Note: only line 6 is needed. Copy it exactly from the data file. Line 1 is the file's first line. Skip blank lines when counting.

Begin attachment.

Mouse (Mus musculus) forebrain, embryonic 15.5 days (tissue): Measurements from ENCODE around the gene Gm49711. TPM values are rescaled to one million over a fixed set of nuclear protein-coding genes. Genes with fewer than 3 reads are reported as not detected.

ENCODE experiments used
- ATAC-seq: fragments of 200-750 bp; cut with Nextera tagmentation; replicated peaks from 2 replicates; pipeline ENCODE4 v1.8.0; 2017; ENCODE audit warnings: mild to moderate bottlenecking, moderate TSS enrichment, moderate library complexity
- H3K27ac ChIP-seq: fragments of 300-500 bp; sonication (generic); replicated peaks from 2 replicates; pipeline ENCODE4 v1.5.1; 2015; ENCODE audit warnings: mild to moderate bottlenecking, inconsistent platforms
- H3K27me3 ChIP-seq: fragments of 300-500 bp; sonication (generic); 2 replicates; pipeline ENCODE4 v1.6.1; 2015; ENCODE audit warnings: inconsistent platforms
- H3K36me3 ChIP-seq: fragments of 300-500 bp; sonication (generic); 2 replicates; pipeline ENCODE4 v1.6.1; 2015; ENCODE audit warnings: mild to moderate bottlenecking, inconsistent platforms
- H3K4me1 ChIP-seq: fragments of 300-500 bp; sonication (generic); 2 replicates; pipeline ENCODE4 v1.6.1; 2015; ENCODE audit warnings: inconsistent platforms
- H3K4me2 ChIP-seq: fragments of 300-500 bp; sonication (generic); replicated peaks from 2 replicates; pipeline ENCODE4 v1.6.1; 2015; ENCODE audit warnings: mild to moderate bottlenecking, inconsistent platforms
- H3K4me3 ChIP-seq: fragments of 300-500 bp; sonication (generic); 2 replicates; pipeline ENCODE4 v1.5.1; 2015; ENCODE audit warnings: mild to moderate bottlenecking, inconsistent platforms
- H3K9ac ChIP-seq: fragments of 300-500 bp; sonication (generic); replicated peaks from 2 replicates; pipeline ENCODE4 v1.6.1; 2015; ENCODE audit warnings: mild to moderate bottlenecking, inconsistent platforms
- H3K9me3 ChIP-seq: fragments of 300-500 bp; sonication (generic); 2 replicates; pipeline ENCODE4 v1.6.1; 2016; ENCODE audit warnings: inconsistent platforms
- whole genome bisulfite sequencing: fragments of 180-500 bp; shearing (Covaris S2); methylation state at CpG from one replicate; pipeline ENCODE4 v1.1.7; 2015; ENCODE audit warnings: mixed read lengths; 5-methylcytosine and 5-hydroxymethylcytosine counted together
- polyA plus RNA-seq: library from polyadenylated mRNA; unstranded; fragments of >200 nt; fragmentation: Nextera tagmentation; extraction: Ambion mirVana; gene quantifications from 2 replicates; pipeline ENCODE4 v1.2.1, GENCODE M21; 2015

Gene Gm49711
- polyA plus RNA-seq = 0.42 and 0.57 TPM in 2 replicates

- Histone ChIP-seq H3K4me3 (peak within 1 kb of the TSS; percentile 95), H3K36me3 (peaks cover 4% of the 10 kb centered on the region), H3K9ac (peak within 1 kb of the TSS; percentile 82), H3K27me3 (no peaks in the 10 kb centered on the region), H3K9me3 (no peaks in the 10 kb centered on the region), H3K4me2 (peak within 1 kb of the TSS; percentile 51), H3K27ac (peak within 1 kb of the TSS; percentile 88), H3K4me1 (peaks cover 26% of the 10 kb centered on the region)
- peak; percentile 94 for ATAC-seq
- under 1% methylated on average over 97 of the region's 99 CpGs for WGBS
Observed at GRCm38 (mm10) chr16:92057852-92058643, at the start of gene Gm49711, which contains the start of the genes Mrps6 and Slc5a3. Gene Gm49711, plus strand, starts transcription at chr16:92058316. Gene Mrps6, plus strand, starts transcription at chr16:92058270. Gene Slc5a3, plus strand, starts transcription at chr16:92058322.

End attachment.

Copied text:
- H3K36me3 ChIP-seq: fragments of 300-500 bp; sonication (generic); 2 replicates; pipeline ENCODE4 v1.6.1; 2015; ENCODE audit warnings: mild to moderate bottlenecking, inconsistent platforms